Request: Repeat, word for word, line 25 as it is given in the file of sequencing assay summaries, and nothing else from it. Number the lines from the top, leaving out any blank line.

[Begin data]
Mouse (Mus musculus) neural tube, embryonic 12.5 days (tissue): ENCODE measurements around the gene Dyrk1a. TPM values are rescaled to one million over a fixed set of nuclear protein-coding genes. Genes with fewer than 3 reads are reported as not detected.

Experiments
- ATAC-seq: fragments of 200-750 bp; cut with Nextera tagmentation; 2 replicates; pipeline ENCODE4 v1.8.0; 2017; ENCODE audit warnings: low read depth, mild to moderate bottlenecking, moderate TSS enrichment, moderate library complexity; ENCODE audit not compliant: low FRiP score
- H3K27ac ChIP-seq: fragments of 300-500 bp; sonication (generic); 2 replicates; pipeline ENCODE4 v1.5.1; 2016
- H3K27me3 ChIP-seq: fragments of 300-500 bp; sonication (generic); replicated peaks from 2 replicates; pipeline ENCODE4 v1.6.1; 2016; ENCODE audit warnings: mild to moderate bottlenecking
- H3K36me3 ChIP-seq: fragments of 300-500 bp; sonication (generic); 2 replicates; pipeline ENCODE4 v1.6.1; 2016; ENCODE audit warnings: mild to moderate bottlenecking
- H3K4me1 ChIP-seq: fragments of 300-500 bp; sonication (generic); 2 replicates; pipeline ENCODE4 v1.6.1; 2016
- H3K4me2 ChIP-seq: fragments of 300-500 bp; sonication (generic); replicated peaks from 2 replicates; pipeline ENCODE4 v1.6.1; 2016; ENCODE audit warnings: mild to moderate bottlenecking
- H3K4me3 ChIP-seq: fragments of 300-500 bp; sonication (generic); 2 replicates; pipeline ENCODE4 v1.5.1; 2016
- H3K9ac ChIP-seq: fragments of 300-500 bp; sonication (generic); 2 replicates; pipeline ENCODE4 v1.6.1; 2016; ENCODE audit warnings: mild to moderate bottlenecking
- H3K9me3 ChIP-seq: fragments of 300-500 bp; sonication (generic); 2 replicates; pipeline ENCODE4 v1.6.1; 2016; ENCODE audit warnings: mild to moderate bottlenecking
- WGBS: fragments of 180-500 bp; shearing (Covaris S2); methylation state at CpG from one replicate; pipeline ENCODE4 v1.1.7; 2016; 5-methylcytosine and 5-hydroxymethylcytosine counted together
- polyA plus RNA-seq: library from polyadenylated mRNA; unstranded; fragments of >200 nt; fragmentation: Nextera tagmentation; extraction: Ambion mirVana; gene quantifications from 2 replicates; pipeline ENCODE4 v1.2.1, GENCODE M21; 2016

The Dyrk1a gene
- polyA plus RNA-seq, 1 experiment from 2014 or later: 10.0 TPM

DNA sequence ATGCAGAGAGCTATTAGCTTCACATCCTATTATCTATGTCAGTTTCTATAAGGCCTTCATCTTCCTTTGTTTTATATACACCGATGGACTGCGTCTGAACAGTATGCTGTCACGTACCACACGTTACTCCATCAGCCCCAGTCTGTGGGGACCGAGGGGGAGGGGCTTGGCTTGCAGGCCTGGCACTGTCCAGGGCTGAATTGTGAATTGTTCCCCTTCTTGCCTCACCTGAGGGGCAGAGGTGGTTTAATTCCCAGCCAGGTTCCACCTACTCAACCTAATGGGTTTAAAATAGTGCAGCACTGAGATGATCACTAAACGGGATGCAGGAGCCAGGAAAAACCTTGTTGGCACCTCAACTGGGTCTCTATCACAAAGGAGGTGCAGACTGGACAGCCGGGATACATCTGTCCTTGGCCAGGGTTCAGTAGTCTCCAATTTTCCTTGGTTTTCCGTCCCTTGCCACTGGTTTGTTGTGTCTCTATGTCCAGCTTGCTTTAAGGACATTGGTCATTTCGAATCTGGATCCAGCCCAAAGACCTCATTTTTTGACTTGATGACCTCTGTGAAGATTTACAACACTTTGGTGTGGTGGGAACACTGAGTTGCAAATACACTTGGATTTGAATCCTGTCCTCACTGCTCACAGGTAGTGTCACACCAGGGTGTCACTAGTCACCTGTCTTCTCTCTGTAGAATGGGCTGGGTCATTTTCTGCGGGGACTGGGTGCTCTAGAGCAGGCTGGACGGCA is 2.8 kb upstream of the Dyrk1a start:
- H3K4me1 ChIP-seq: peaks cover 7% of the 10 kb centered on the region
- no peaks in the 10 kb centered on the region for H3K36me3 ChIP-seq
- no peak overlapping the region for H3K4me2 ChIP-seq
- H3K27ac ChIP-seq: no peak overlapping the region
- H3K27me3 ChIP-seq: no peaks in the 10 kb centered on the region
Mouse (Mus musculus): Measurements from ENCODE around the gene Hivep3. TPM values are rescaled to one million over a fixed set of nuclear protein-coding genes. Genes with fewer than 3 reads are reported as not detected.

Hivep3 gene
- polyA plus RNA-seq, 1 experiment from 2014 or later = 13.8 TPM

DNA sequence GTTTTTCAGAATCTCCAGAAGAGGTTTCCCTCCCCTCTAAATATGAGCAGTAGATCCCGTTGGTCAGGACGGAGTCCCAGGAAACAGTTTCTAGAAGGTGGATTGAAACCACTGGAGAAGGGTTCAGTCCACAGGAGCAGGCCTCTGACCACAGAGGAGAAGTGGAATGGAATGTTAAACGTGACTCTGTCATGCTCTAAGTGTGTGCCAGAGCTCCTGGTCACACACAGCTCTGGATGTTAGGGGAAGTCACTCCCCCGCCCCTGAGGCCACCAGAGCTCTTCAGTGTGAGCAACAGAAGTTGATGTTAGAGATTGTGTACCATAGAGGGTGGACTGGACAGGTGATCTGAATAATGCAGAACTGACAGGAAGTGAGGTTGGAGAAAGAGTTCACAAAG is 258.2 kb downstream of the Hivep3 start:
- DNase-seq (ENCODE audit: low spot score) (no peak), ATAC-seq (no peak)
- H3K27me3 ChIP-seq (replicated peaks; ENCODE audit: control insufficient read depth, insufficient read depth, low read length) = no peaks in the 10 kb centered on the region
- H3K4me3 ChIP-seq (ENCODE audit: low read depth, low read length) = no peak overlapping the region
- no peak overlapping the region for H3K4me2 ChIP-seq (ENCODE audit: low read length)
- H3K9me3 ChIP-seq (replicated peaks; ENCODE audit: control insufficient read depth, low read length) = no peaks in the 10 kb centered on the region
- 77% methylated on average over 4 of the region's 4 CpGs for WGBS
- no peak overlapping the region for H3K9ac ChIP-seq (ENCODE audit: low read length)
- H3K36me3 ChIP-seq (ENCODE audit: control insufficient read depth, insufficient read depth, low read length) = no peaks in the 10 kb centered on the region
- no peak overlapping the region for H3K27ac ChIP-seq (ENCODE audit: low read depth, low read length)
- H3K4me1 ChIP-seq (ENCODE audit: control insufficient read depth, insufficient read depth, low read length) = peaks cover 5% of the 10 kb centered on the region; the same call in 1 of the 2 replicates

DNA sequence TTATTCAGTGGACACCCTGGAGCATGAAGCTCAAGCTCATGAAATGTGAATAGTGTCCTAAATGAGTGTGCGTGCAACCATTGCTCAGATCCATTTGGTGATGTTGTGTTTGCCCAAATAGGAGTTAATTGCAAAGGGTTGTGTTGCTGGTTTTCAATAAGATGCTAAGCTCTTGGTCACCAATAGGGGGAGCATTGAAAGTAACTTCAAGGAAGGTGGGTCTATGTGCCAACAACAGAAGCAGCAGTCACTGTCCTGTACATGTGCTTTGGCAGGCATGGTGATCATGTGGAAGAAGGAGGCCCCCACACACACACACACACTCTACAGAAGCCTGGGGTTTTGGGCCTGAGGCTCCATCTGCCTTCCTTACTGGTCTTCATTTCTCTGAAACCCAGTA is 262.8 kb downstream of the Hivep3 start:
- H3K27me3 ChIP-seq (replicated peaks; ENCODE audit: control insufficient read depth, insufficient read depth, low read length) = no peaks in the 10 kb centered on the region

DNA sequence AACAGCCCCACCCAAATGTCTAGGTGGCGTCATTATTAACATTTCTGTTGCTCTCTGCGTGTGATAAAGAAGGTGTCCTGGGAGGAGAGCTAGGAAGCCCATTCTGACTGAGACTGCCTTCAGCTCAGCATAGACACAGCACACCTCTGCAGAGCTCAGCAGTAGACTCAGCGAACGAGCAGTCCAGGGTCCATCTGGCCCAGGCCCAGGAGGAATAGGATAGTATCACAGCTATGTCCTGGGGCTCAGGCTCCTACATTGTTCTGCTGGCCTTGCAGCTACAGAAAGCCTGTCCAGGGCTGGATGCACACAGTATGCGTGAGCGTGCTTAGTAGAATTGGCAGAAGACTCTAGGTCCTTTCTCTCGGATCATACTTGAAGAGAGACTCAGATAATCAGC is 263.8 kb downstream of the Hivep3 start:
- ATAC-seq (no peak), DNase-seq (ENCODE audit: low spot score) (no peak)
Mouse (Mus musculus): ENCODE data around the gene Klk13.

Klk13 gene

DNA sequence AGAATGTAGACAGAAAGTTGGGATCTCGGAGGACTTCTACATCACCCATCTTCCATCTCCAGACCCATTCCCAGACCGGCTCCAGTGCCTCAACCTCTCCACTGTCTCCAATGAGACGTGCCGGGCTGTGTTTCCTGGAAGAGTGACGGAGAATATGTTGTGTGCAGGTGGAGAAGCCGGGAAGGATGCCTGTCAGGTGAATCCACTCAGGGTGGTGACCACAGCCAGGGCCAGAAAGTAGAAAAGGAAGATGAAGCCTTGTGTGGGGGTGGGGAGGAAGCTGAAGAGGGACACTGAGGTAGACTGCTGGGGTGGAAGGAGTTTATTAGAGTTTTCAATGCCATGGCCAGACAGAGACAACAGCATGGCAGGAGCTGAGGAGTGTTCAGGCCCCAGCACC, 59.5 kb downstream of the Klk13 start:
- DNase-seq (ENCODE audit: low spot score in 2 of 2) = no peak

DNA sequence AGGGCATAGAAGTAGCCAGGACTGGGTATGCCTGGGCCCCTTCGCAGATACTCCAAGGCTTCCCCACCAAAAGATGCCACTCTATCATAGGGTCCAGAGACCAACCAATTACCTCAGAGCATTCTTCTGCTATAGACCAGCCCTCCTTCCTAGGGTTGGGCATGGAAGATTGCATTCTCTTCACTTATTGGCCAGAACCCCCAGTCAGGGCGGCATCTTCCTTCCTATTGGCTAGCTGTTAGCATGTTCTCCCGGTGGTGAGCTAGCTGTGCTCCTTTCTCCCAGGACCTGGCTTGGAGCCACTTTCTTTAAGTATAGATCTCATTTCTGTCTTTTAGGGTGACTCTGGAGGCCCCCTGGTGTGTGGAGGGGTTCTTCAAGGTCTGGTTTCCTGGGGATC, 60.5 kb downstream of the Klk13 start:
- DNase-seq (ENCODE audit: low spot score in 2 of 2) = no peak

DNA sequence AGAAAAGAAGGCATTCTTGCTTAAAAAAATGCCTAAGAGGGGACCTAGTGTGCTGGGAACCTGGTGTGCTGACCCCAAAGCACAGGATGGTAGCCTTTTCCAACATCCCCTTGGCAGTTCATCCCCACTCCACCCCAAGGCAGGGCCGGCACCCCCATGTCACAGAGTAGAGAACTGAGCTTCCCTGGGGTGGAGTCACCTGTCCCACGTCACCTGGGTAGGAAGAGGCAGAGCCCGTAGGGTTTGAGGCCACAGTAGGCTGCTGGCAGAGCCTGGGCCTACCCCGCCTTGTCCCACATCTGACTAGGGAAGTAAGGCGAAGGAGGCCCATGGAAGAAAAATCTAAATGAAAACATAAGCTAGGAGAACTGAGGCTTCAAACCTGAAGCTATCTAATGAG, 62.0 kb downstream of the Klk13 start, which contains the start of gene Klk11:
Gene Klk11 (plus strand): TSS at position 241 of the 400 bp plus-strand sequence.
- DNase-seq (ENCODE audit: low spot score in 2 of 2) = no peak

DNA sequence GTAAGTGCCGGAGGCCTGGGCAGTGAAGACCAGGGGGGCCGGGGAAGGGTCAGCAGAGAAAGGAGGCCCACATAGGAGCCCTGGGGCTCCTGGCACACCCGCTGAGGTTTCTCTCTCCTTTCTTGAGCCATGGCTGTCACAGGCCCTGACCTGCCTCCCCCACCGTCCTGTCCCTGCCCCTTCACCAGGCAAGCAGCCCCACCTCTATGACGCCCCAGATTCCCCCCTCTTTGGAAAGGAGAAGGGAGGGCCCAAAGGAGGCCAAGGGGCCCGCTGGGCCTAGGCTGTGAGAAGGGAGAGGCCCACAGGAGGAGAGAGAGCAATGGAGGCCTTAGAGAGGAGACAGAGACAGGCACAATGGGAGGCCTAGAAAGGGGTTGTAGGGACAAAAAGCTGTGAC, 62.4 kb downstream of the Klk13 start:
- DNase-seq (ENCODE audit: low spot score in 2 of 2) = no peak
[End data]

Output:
DNA sequence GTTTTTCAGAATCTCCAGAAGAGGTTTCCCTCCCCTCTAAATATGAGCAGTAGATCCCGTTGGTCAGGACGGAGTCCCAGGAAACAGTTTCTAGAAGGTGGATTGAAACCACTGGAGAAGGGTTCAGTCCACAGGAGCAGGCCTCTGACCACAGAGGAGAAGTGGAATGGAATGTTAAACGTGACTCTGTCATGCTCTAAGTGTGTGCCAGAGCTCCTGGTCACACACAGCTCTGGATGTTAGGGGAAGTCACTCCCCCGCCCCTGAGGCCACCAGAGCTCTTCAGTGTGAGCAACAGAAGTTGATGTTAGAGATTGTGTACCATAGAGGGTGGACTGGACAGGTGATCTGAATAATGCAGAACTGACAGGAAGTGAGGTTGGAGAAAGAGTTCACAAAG is 258.2 kb downstream of the Hivep3 start: